The Department of Industrial Relations and its Division of Workers’ Compensation have suspended four more medical providers from participating in California’s workers’ compensation system. DWC Acting Administrative Director George Parisotto issued Orders of Suspension for two providers who had not appealed suspension notices issued in early April.
The complete list including these newly added names are on the DIR website.
Kenneth Johnson, a physician in Ladera Heights, was suspended based on a criminal conviction, his prior suspension from the Medicare program, and the loss of his professional license. Dr. Johnson was found guilty in February 2014 of federal charges for a $20 million scheme to defraud Medicare and Medi-Cal. Johnson pre-signed thousands of blank prescriptions that were used on fraudulent claims for anti-psychotic medications by Manor Medical Imaging in Glendale.
Raymond Severt, an orthopedic surgeon in Santa Rosa, was also suspended based on a criminal conviction related to his qualifications and duties as a service provider and the loss of his professional license. Severt was convicted in Marin Superior Court for attempted lewd acts on a minor under the age of 14, and the Medical Board of California revoked his license following the conviction.
Parisotto also issued Determinations and Orders upholding the suspension of two providers who had appealed their notices.
Philip Sobol, an orthopedic surgeon in Los Angeles, was suspended based on a criminal conviction involving fraud and abuse of the workers’ compensation system. Sobol pled guilty in November 2015 for participating in a kickback scheme at Pacific Hospital of Long Beach, illegally referring thousands of his patients for spinal surgeries. Sobol did not challenge the grounds for suspension, but argued in his appeal that he could not be suspended because his conviction predated the new law and also that DIR was required to use a different procedure to hear his appeal. Workers’ Compensation Administrative Law Judge (WCALJ) William E. Gunn, who heard the appeal, rejected both arguments.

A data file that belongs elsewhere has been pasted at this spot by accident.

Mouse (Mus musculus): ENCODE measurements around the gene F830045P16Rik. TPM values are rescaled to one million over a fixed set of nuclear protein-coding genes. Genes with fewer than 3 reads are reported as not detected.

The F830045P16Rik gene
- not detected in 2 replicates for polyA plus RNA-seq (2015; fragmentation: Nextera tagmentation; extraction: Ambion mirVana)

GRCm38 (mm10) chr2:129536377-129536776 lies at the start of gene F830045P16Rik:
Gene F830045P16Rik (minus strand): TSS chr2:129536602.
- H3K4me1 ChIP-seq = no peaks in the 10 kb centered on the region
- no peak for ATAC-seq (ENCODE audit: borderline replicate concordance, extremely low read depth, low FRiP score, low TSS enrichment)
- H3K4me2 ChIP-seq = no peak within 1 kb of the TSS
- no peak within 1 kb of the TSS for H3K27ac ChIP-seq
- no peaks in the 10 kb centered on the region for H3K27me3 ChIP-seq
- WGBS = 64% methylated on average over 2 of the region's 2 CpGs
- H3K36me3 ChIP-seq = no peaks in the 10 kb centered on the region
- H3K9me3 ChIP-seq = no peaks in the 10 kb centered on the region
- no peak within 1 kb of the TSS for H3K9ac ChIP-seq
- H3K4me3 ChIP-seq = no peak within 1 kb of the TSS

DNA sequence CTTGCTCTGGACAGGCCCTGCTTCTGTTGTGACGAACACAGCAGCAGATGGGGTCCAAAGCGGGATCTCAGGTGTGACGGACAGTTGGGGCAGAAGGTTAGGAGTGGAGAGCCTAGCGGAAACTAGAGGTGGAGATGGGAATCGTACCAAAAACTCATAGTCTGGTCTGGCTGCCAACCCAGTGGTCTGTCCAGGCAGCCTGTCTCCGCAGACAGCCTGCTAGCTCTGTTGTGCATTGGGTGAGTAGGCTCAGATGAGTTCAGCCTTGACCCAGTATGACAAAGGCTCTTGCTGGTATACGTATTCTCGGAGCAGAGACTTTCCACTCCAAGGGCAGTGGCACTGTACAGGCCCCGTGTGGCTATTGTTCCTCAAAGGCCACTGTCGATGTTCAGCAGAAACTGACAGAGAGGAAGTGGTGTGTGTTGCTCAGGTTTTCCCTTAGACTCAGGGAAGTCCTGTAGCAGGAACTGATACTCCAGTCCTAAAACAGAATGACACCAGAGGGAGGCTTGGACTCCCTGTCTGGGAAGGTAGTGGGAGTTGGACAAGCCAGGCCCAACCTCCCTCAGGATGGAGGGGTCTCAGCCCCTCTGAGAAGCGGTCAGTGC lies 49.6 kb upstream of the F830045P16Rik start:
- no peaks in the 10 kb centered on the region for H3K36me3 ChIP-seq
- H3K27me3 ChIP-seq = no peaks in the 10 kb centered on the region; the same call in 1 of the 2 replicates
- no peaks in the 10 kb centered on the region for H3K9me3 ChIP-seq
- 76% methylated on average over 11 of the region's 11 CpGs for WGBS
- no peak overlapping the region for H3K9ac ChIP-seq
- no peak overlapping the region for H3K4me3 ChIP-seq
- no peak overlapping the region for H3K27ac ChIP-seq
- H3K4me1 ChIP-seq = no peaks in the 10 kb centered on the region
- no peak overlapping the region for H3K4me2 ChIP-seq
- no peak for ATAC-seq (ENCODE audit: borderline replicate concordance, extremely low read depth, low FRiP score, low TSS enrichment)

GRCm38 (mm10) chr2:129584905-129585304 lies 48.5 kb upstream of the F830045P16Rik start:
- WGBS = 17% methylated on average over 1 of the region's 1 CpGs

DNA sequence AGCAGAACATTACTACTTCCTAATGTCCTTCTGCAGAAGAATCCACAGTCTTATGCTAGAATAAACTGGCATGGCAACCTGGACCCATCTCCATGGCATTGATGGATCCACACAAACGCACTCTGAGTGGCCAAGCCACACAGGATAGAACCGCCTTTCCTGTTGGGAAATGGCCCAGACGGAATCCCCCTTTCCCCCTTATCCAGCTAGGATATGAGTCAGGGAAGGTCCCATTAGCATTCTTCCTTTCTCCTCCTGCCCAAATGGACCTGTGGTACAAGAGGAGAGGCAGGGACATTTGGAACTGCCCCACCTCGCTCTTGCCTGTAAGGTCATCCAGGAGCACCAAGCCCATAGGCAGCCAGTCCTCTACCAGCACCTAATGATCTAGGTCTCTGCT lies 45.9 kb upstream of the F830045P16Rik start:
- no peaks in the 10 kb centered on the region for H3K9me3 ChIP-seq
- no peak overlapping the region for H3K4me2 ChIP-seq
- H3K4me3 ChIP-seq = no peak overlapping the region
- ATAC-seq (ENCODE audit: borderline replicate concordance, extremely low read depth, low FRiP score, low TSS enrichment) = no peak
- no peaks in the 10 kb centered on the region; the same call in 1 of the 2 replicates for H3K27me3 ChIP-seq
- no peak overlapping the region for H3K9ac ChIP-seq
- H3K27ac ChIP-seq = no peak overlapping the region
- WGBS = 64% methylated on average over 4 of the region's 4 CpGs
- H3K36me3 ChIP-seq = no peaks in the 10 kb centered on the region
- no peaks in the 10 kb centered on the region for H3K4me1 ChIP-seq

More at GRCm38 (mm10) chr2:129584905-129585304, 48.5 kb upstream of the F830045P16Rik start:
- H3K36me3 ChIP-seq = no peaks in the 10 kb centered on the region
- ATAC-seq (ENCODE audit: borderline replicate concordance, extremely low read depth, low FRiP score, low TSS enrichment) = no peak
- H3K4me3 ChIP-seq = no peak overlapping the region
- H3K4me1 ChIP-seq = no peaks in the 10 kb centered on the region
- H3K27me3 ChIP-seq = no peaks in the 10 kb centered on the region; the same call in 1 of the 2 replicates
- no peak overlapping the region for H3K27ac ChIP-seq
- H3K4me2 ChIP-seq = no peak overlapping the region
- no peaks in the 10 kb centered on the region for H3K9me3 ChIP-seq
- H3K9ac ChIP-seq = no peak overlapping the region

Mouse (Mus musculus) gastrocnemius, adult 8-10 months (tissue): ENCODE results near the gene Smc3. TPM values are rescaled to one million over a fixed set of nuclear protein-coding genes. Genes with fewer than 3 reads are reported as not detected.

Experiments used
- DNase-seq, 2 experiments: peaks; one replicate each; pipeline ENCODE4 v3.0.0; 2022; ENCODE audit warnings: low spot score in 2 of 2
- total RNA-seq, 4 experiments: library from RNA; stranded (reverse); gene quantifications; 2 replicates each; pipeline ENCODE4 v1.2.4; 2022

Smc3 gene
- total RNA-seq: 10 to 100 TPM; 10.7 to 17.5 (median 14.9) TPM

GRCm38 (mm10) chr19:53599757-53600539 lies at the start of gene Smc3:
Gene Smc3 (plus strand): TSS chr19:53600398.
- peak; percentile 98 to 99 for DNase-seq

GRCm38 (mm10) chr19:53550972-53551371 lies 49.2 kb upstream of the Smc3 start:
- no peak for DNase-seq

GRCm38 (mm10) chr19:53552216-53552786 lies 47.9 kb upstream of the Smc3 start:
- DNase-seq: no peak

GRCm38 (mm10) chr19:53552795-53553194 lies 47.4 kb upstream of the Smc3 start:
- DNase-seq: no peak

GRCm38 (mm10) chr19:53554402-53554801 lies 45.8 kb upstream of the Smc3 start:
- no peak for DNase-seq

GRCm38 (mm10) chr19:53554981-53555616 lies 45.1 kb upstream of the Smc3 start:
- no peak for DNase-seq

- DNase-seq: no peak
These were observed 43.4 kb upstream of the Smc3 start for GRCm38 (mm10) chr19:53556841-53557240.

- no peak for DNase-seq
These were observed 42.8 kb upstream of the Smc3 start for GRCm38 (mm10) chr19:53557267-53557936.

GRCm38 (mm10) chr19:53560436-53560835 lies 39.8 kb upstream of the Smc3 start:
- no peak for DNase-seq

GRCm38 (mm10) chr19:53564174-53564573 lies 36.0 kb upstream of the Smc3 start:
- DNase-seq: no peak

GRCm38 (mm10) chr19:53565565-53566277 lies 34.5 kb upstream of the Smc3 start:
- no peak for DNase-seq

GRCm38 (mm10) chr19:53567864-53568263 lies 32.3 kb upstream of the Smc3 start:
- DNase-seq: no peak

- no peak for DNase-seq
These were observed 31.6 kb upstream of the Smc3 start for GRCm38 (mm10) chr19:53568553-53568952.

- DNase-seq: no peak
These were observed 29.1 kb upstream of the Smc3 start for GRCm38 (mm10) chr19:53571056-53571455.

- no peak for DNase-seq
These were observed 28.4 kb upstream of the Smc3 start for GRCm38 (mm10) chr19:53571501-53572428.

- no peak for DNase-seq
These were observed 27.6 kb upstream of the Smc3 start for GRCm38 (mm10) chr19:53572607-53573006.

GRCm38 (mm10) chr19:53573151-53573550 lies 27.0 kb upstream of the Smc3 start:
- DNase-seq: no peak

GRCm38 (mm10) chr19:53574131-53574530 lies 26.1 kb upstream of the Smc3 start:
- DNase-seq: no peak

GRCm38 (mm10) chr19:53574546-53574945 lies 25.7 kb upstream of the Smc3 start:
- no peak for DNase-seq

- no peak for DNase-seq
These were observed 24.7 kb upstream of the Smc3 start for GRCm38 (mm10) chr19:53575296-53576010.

Thomas M. Heric, a physician in Los Angeles, was suspended due to a criminal conviction and prior suspension from the Medicare program. Heric was convicted over a decade ago in Sacramento’s federal District Court for Medicare and Medicaid-related health care fraud, which also resulted in his suspension from those programs by the U.S. Department of Health and Human Services. WCALJ Robert Mays rejected Heric’s argument that his convictions did not fit within a legal definition of fraud or abuse.
AB 1244 (Gray and Daly) requires the DWC Administrative Director to suspend any medical provider, physician or practitioner from participating in the workers’ compensation system in cases in which one or more of the following is true:
– – The provider has been convicted of a crime involving fraud or abuse of the Medi-Cal or Medicare programs or the workers’ compensation system, fraud or abuse of a patient, or related types of misconduct;
– – The provider has been suspended due to fraud or abuse from the Medicare or Medicaid (including Medi-Cal) programs; or
– – The provider’s license or certificate to provide health care has been surrendered or revoked.
There are currently 23 providers suspended from California’s workers’ compensation system. Where the suspension is due to conviction of a covered crime, AB 1244 also provides for the suspended provider’s lien claims to be consolidated in a special lien proceeding and dismissed, unless it can be shown that the liens were unrelated to the criminal conduct.
Both of the providers who appealed their suspension have a significant volume of lien activity in the workers’ compensation system.
Dr. Sobol has nearly 6,000 active workers’ compensation liens with an estimated total claim value of more than $42.7 million.
Dr. Heric presents a different set of circumstances in that he became active in California’s workers’ compensation system after his federal conviction and suspension from the Medicare program. This is one of the scenarios that the Legislature wanted to stop when adopting AB 1244. Heric is currently being prosecuted in Orange County Superior Court for alleged involvement in a medical insurance fraud scheme with Sim Carlisle Hoffman and several associated businesses (People v. Sim Carlisle Hoffman, Better Sleeping Medical Center. Inc., et al., Orange County Superior Court No. 14CF0243). The liens of Hoffman and associated entities (estimated at over 1400 liens, with an aggregate claim value of more than $7 million) are currently stayed pursuant to the lien stay provision in SB 1160 (Mendoza), and would become subject to consolidation following a conviction for the crimes charged. Therefore, any liens filed by or on behalf of Dr. Heric are also subject to the stay provisions of Labor Code Section 4615.